Before he moved to the world of dental insurance, Dr. Daniel Croley, Chief Dental Officer at Delta Dental, managed two practices in Chicago. While managing those practices he began to suffer from repetitive strain in one shoulder and this strain developed into a severe shoulder injury. After eight years of practice, he made the difficult decision to look for a new position that would leverage his knowledge without being a risk to his health.
Even with the help of specialists, the risk of permanent injury as a dental professional is high, and it’s not uncommon for dentists or hygienists to experience musculoskeletal disorders (MSDs) due to poor posture. In fact, at least 62% of dentists report having at least one complaint of pain. MSDs are also the leading cause for early retirement for dental professionals.
The good news is that you don’t need to accept pain as a part of your job. Here are Dr. Croley’s tips to reduce the risk of injury when you practice.
1. Position yourself
With packed schedules and deadlines, taking any additional time to properly position yourself may be easy to overlook. But overlooking your positioning time after time will take a toll on your body at some point. When you sit down with a patient, remember to:
- Move your stool as close as possible to your patient’s head so that you don’t overextend your arms or back.
- Keep your feet flat on the floor or the footrest of your stool.
- Adjust your stool height so your thighs slope slightly downward.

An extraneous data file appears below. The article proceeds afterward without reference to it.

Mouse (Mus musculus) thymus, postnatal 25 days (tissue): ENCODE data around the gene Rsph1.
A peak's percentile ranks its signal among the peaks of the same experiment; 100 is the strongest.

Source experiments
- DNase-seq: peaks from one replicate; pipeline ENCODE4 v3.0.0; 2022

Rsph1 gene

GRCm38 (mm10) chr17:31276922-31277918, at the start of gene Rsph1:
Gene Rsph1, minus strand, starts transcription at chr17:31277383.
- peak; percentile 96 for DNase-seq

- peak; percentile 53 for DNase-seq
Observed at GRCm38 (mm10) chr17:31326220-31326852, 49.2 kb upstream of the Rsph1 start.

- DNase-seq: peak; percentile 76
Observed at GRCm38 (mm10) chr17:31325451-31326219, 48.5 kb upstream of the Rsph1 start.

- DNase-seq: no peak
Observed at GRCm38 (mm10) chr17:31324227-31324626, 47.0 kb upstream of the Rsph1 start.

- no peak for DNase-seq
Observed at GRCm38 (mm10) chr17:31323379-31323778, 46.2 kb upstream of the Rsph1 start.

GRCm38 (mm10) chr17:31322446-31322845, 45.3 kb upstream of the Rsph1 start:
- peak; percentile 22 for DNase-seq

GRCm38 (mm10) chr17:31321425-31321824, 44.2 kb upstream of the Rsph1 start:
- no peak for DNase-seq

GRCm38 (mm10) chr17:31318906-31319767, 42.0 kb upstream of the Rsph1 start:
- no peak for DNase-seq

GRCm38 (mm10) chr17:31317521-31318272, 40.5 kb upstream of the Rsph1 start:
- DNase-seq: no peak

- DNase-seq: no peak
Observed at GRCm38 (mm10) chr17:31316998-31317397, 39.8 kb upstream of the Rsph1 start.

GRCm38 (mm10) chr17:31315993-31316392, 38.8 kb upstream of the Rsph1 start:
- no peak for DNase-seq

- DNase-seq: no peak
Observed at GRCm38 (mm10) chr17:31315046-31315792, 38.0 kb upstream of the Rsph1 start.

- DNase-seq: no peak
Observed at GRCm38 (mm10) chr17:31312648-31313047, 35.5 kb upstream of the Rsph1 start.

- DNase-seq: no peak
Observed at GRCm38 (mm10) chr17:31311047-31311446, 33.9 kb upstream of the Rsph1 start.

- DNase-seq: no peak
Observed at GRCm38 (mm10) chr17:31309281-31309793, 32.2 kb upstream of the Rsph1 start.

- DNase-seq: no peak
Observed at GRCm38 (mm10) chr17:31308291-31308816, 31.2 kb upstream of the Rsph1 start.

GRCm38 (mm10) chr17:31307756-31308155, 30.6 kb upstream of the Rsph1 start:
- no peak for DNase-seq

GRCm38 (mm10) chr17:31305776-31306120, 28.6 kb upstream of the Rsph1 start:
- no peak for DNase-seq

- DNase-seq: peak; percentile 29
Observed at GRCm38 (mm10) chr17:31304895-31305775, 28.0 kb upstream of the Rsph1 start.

- Hold your wrists in a neutral position and minimize wrist movement.
- Maintain an erect, neutral spine instead of bending forward or leaning over your patient.
- Distribute your weight evenly in a tripod pattern, between your two feet on the floor and your stool.
2. Position the patient
The position of your patient is just as important as your own position.
- Recline the patient so your working area is at or just above your elbow level. If you can’t get an ideal position, adjust your stool height accordingly.
- Have the patient move to the very end of the headrest with no space at the top.
- Ask patients to tilt their head as needed to maintain your line of sight instead of leaning.
3. Engage your core
The goal of engaging your core is to use the muscles around your mid-section to act as a brace for your upper body and spine. Whether you’re sitting down to do a procedure or standing for long periods, that support protects the weaker muscles of your upper body from the strain it takes to lean over.
Some people interpret “engage” to mean “suck in,” which doesn’t provide your body any support. Instead of sucking in, think of the way your muscles tighten before you laugh or cough. That tightening is an engaged core.
Engaging your core muscles all day can be exhausting, especially if you’re not in the habit of doing it. Consider training your core muscles to make it easier to maintain good posture for longer.
4. Use equipment
Consider using a loupe to minimize the need to perch on the edge of your stool to see. If your overhead light is too dim or casts too many shadows, consider a head-mounted light as an alternative. Avoid gripping instruments tightly.
5. Stretch and exercise
Stretch to release strain. When possible, take 10 minutes to get up and stretch your spine, arms and legs. Stretching during and after work can help relax strained muscles.
For practice owners, investing in ergonomic training and supporting healthy practices has long-term benefits like preventing unwanted retirement, reducing canceled appointments and lessening the need for disability leave.
With very busy personal schedules and maintaining the production required to maintain a dental practice, it can be difficult to prioritize time-consuming tasks like ergonomic evaluations and training. Sometimes you just need to get into non-ideal physical positions to gain the required access. You can’t eliminate all physical strain, reducing it is still helpful. Even small changes can have a huge impact towards becoming an ergonomically healthy practice.